Edited by Kate Findley and proofread by Angela Shoemaker, Wondrium Daily
Your subconscious mind behaves much like a toddler, especially when placed in the vicinity of ice cream or potato chips. “Feed me, now!” Peter M. Vishton, Ph.D., explains how to take charge of our inner child so we can maintain self-control in the face of unhealthy food temptations.
Your Inner Child’s Eating Habits
When finding ways to steer your subconscious toward more healthy eating habits, it can be helpful to imagine trying to curb someone else’s unhealthy eating. In this case, pretend you’re constantly accompanied by a young child—your inner child. Your inner child loves eating cookies, candy, ice cream, french fries, and donuts.
A two-year-old doesn’t take a little bite and then stops eating. If something tastes good, he or she will continue eating until it results in a tummy ache. Your unconscious eating system is a lot like that two-year-old.
The inner child might be responsible for a lot of unhealthy over-eating, but, over the centuries, this same two-year-old has been responsible for your ancestor’s survival. For nearly as long as humans have been around, our species has been subject to periodic famine.
Sometimes the hunters and gatherers went out looking for food and had to come back empty-handed. If there were a long dry season or an especially long winter, that might happen for weeks at a time.
Your inner two-year-old wants to eat as many calories as possible. He wants to pack on some extra body fat to save him from starvation if one of those famines unexpectedly shows up.
In an extended period of famine, the people with extra fat reserves would be likely to loose a lot of weight, but the lean people with few fat reserves, would likely die. In that situation, the heavier people could thank their inner two-year-old for eating a lot.
Battling Your Subconscious
How do you control the inner two-year-old? If it were a real-life child, you’d likely tell him to stop eating. You might use a firm voice; maybe even threaten some punishment if he doesn’t put down that donut right now.
Analogously, you have explicit, subconscious thinking that leads into your decision-making processes. When you’re feeling in control, you tell your inner child what and how much to eat.
It also works when you decide to start a new eating plan. You think a lot about what to eat and you maintain explicit control over the hungry two-year-old.
Eventually, though, you’ll probably start thinking about something else: work, play, reading, writing, or talking. Other life demands will eventually occupy that explicit, subconscious thinking.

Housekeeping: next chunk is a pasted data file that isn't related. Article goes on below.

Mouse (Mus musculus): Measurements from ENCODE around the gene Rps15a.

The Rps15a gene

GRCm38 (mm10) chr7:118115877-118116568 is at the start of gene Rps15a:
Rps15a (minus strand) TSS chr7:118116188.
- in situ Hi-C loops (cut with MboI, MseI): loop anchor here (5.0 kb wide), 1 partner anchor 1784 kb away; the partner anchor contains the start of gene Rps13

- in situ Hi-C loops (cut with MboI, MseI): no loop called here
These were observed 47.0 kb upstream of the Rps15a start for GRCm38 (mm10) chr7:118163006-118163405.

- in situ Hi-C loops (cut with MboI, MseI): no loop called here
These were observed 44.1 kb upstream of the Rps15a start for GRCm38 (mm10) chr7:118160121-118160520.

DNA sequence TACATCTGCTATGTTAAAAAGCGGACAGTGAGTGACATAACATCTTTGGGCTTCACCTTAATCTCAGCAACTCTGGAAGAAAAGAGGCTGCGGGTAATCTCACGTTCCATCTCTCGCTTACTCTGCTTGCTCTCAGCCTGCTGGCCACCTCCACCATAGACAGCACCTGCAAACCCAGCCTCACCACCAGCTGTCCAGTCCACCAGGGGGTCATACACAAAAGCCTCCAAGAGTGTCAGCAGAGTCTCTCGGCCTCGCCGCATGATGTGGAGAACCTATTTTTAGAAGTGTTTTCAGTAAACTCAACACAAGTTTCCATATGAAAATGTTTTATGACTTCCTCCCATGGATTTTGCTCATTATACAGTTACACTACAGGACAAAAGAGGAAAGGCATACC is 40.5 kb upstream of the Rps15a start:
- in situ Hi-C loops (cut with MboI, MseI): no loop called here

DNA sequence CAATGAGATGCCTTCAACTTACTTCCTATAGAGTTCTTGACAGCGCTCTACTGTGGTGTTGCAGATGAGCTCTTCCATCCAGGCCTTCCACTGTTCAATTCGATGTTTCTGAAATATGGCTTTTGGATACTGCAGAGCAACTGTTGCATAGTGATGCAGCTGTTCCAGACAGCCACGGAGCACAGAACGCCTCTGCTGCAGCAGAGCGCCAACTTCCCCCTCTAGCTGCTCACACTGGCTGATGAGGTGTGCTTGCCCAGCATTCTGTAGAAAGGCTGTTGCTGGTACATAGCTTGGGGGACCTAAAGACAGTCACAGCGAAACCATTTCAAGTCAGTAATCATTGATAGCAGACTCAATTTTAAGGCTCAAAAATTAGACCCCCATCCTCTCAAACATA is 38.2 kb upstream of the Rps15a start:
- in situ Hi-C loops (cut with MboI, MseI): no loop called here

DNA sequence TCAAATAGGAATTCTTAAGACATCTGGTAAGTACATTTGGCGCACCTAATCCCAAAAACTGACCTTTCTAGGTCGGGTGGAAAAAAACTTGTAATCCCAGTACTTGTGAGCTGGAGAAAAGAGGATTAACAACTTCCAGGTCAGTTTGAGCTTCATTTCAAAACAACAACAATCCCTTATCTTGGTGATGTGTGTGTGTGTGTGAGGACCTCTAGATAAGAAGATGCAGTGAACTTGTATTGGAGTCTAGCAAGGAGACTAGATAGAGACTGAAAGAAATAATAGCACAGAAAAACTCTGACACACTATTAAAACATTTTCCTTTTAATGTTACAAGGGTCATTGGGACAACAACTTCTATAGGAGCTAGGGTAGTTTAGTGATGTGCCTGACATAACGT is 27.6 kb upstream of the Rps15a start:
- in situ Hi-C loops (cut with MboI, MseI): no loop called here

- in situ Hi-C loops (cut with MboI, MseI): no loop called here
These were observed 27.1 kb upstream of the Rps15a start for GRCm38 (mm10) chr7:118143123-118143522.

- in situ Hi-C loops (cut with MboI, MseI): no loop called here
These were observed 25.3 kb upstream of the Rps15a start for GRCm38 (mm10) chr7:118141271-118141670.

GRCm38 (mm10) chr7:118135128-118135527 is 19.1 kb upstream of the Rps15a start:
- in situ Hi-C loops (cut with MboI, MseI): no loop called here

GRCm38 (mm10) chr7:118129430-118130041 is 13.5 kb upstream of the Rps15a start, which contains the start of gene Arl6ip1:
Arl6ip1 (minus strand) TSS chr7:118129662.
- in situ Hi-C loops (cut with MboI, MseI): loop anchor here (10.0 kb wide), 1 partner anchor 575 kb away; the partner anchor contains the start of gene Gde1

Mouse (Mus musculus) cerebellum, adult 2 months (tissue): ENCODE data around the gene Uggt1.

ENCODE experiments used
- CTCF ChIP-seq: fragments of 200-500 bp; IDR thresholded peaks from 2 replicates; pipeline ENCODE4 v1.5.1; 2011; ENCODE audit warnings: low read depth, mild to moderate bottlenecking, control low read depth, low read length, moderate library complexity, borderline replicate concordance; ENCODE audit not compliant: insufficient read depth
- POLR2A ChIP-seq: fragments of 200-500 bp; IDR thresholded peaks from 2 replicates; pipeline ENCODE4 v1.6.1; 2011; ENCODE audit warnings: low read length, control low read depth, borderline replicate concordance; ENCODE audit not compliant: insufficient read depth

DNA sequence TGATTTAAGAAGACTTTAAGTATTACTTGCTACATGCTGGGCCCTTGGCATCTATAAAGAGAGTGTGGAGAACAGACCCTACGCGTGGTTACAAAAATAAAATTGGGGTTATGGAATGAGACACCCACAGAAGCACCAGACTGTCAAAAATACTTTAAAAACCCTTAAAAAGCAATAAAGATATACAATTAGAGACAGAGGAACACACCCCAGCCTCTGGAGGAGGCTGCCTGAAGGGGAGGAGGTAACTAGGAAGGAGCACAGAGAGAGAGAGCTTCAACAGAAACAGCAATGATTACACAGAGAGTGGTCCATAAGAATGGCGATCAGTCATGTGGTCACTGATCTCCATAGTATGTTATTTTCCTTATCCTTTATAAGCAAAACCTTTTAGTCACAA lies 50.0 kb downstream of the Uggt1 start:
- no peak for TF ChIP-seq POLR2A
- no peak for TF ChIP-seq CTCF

When that happens, the two-year-old is set free again. So how can you control this inner child eating monster?
Controlling Your Inner Toddler
In order to obtain the level of willpower needed to maintain a healthy diet and consistently avoid unhealthy foods, you need to set yourself up for success. This means maintaining a healthy food environment that is temptation-free, steering clear of any “landmines.”
For example, you can stop buying unhealthy snacks and clear your pantry of salty, sugary temptations (if you’re concerned about wasting food, you can donate it to a food bank). You can then find healthy substitutes for the foods you crave.
A spoonful of almond butter sprinkled with cinnamon and mashed up with fruit can mimic the richness and texture of a candy bar, without the sugar crash. If you’re craving chips, eat some unbuttered popcorn instead (or lightly buttered with coconut oil), or better yet, eat walnuts.
These healthy alternatives will satisfy the same pleasure receptors in your brain as the unhealthy snacks. Plus, the satisfaction will be more long-lasting because of the added nutrients gained.
Finally, it’s crucial not to skip meals. In our fast-paced lifestyle, it’s often tempting to bypass breakfast or lunch; but the hungrier you are, the less willpower you will have and the more likely you will be to indulge in tasty, but unhealthy, food for your next meal.
Thankfully, it is quite easy to pacify your inner child when it comes to healthy eating habits. Create an environment where your primitive instincts and desires won’t overpower your rational mind, which pursues your best interests.
This article was edited by Kate Findley, Writer for Wondrium Daily, and proofread by Angela Shoemaker, Proofreader and Copy Editor for Wondrium Daily.
Peter M. Vishton is an Associate Professor of Psychology at William & Mary. He earned his PhD in Psychology and Cognitive Science from Cornell University. Before joining the faculty of William & Mary, he taught at Northwestern University and served as the program director for developmental and learning sciences at the National Science Foundation.